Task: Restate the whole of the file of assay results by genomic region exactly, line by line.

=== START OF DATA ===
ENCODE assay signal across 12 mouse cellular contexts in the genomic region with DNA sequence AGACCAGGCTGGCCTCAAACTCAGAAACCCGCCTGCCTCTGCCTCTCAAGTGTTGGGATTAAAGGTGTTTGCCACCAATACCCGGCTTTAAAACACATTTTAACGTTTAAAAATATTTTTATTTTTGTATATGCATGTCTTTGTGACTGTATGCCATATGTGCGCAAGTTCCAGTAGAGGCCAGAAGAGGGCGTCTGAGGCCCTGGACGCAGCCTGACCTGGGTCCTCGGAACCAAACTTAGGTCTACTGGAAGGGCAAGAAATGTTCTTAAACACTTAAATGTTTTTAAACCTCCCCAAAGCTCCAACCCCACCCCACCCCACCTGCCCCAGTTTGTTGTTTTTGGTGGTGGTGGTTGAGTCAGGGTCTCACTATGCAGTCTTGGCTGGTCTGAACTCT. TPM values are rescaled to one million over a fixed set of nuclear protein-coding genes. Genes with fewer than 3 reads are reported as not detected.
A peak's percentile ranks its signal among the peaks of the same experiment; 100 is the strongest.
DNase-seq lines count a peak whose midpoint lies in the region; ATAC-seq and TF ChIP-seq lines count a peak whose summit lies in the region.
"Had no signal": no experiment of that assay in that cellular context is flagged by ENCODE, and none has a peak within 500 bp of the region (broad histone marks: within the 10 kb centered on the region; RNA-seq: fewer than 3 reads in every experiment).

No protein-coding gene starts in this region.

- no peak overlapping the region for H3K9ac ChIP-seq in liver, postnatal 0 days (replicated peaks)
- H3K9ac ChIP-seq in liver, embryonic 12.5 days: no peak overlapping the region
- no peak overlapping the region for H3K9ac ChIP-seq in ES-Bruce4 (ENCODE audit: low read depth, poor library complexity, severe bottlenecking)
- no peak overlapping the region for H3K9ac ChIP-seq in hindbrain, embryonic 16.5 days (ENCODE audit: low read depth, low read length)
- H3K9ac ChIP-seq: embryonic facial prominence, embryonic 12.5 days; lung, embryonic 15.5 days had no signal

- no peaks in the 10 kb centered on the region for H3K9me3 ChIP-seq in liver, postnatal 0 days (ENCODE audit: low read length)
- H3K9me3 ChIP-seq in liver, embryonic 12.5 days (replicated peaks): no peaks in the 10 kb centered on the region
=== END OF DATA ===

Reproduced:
ENCODE assay signal across 12 mouse cellular contexts in the genomic region with DNA sequence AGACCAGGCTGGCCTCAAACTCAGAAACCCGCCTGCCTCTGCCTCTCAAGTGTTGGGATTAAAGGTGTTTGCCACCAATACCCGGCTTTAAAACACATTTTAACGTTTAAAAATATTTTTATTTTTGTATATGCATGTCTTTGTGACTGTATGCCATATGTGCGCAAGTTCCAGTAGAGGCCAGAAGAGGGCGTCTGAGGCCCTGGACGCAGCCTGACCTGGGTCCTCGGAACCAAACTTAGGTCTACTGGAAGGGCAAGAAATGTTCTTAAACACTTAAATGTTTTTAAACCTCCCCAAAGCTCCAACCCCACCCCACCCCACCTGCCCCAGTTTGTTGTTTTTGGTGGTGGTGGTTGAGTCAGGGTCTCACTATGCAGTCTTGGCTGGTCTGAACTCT. TPM values are rescaled to one million over a fixed set of nuclear protein-coding genes. Genes with fewer than 3 reads are reported as not detected.
A peak's percentile ranks its signal among the peaks of the same experiment; 100 is the strongest.
DNase-seq lines count a peak whose midpoint lies in the region; ATAC-seq and TF ChIP-seq lines count a peak whose summit lies in the region.
"Had no signal": no experiment of that assay in that cellular context is flagged by ENCODE, and none has a peak within 500 bp of the region (broad histone marks: within the 10 kb centered on the region; RNA-seq: fewer than 3 reads in every experiment).

No protein-coding gene starts in this region.

- no peak overlapping the region for H3K9ac ChIP-seq in liver, postnatal 0 days (replicated peaks)
- H3K9ac ChIP-seq in liver, embryonic 12.5 days: no peak overlapping the region
- no peak overlapping the region for H3K9ac ChIP-seq in ES-Bruce4 (ENCODE audit: low read depth, poor library complexity, severe bottlenecking)
- no peak overlapping the region for H3K9ac ChIP-seq in hindbrain, embryonic 16.5 days (ENCODE audit: low read depth, low read length)
- H3K9ac ChIP-seq: embryonic facial prominence, embryonic 12.5 days; lung, embryonic 15.5 days had no signal

- no peaks in the 10 kb centered on the region for H3K9me3 ChIP-seq in liver, postnatal 0 days (ENCODE audit: low read length)
- H3K9me3 ChIP-seq in liver, embryonic 12.5 days (replicated peaks): no peaks in the 10 kb centered on the region